What’s your favourite drill/workout involving power?
Sprinting and short hard climbs on my road or MTN bike. I love to see how high I can peak my power and for how long I can hold big numbers.  Looking at high Watts makes the anaerobic pain more bearable.


What do you know now that you wish you had known in the past about effective cycling training?
Training is all about balancing hard effort and quality rest. Make each work-out count by putting in good solid efforts (crank out those watts!) and balancing that with sufficient and timely rest and recovery.


Do you have a favourite ride?
So many great rides all around the world (Maui, Tuscany, Oregon) but I must say that there is no place like home. Bragg Creek, Alberta has world-class road and mountain biking and it’s all right in my back yard.


What is your next big riding challenge?
To do a multiple of Western Canadian road and mountain bike races including TransRockies Single Track 6 and the Alberta Provincial Road Race championships. For the athletes that I coach, I hope to help them attain their personal goals by training smart and preparing well for their multitude of events.

PRECISION Hero: Dr. Hardy likes to work hard

image1Dr. Hardy on a recent ride in NZ on top of the Crown Range.

Name: Tim Hardy
Hometown: Tweed Heads, Australia
Profession: Family physician

To what cycling tribe do you belong?
I’m one of the great masses of “mature” endurance riders in their 50’s. I’ve been cycling for many years, mostly road bike commuting, triathlon and Sportive type events.


When and how did you get into serious biking?
Three years ago for several reasons, I started commuting the 45 km round trip from home to work five days per week. It’s a good example for my patients as well.


Why do you bike?
My work is very busy and demanding so cycling is my switch-off, recharge and solitude activity.


When did you start thinking about a power meter and why did you choose PRECISION?
As my mileage increased, I became fitter and started looking for a good climbing challenge so I signed up for the Haute Route Pyrenees 2015 back in October 2014. In preparation for the event, I wanted to monitor my training performance and after research, I realized the only objective method was to look at my power output. That was about the time 4iiii was bringing out the Precision Power Meter.


Why did you choose the 4iiii PRECISION power meter?
Price was definitely a factor as I could not justify spending over $1000 given the cycling I was doing. So far, I could not be happier.


What’s your current bike and technology?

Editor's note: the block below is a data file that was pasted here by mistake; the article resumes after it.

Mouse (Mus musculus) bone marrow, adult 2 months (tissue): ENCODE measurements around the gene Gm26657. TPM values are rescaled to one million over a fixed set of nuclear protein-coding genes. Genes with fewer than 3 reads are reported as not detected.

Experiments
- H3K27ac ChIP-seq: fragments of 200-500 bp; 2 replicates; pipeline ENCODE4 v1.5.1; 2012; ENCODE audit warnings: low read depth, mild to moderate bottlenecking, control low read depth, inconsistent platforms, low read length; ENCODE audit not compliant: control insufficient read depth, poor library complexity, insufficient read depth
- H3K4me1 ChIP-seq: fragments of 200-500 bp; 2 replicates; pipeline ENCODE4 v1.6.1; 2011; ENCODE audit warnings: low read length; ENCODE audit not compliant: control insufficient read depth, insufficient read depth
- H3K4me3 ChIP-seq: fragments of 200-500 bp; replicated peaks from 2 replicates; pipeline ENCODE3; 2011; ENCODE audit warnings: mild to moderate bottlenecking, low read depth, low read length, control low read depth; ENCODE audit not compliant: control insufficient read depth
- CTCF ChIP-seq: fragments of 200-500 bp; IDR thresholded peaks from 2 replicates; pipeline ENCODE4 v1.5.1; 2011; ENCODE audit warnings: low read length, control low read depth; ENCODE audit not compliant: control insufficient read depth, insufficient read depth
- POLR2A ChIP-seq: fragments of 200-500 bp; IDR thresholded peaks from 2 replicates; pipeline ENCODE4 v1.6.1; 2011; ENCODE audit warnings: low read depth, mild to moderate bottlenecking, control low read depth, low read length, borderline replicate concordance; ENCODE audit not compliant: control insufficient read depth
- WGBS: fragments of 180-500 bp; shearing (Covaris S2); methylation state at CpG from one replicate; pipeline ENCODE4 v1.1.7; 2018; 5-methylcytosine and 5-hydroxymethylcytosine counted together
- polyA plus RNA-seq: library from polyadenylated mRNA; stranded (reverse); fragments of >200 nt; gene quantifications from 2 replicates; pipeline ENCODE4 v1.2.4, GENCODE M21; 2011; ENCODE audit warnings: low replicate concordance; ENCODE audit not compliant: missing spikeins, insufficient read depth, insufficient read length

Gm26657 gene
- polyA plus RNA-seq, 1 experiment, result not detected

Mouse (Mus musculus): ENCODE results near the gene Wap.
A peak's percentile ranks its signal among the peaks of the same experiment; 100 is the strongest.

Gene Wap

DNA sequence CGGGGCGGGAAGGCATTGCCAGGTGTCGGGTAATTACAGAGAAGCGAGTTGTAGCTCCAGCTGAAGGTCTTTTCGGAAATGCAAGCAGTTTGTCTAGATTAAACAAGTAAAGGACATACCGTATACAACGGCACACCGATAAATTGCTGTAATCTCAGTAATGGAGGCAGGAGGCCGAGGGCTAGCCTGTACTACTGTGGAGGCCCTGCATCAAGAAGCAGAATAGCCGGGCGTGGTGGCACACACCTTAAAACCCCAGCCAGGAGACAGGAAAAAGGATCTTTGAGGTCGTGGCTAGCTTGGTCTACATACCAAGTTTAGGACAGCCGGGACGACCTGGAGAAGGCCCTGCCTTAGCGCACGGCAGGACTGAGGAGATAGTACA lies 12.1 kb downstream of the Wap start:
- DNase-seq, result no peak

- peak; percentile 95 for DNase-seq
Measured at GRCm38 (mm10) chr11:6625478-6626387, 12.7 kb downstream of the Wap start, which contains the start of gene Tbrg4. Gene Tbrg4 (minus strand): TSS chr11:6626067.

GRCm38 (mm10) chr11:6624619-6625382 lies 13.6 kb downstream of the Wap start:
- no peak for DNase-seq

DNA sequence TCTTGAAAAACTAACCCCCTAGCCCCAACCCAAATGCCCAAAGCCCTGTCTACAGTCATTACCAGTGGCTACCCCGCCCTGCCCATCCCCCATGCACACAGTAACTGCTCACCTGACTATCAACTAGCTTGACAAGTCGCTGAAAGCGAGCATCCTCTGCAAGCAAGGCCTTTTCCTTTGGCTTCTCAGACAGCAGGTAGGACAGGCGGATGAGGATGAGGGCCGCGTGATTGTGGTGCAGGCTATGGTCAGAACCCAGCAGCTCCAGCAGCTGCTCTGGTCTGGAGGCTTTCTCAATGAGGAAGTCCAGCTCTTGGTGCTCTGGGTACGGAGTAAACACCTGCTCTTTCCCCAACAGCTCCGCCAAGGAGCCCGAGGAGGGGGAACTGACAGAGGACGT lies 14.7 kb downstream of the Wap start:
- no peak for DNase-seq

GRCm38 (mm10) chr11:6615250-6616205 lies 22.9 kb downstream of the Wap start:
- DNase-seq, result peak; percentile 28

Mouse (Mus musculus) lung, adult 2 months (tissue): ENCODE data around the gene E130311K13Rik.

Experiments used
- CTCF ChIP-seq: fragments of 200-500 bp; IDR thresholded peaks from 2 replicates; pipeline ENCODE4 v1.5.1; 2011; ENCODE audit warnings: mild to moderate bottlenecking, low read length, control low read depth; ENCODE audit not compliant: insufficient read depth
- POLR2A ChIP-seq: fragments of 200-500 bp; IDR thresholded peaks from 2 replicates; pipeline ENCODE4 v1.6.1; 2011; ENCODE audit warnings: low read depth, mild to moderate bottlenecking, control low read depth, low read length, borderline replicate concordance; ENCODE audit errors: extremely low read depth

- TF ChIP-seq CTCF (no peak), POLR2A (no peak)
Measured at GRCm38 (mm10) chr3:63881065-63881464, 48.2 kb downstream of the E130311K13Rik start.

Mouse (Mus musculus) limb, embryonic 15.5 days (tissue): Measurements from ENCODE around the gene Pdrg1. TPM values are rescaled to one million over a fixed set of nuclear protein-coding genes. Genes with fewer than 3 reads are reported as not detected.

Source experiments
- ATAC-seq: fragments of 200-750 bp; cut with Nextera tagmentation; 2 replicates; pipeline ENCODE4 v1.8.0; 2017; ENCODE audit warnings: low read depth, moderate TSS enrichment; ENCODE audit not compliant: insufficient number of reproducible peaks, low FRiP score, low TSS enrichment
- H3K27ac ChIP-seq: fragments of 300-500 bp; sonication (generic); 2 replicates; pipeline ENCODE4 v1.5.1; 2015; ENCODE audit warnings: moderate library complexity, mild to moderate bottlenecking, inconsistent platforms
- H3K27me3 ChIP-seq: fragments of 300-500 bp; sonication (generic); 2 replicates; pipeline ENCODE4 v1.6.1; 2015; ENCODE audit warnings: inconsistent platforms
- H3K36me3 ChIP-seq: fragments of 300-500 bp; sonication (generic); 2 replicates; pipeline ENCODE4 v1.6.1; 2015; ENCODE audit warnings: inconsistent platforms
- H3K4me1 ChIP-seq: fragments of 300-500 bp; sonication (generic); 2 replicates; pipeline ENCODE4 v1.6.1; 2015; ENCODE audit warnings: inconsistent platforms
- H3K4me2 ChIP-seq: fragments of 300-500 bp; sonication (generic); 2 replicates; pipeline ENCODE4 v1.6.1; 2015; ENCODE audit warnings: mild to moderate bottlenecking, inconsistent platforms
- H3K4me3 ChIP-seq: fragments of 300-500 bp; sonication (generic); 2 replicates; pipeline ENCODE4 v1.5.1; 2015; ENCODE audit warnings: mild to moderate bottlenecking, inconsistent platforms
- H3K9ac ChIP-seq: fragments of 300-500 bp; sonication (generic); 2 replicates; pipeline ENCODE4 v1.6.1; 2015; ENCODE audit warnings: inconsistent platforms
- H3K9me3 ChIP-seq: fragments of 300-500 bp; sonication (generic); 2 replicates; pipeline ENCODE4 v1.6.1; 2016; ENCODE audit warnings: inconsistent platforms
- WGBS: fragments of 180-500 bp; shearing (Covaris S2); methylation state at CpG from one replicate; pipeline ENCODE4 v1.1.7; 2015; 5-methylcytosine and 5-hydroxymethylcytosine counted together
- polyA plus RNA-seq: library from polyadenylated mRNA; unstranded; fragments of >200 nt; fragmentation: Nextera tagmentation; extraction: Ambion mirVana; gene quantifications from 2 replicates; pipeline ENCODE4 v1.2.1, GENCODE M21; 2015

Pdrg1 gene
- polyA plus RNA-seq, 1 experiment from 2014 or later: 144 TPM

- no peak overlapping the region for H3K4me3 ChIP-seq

I ride a Trek Domane 5.9 2015 compact and just had a 32 cassette upgrade from 28 for climbing bliss. Here is my first ride with the new cassette: https://www.strava.com/activities/503151298. I use a Garmin 510 computer headset on the bike displaying average 10 sec power (useful when climbing), average 3 sec power (flat riding) and average lap power.  Apart from these numbers and cadence I don’t need any other data.


How has riding with a power meter changed how you ride?
The main benefit for me with the PRECISION power meter has been pacing in climbing endurance rides particularly riding with others where it is easy to over-extend oneself on a climb and “pop”. Knowing my FTP and my power zones is incredibly useful for me on long endurance rides in training and especially on a multi-day stage event like the Haute Route where riding within oneself to make the end of the week yet performing well each day and getting stronger is the goal. This way I ride to my limits AND enjoy the journey!


What’s been your experience with PRECISION for indoor training?
I use a Wahoo Kickr for indoor sessions and have been very satisfied with the consistency across the two power data sources. I found the PRECISION power meter was about 15W reliably under-reading in the 120W-400W range which would be expected as I am right leg dominant.


Do you have a favourite ride?
My favourite ride is a loop through the local Tweed Valley with some challenging steep climbs and sections of gravel while riding through rainforest and cane fields.


What is your next big riding challenge?
In September, I will ride with a couple of mates from last year’s Haute Route Pyrenees in the HR Dolomites as “Team Quattro Formaggi” – who doesn’t like cheese right? And we like eating pizza!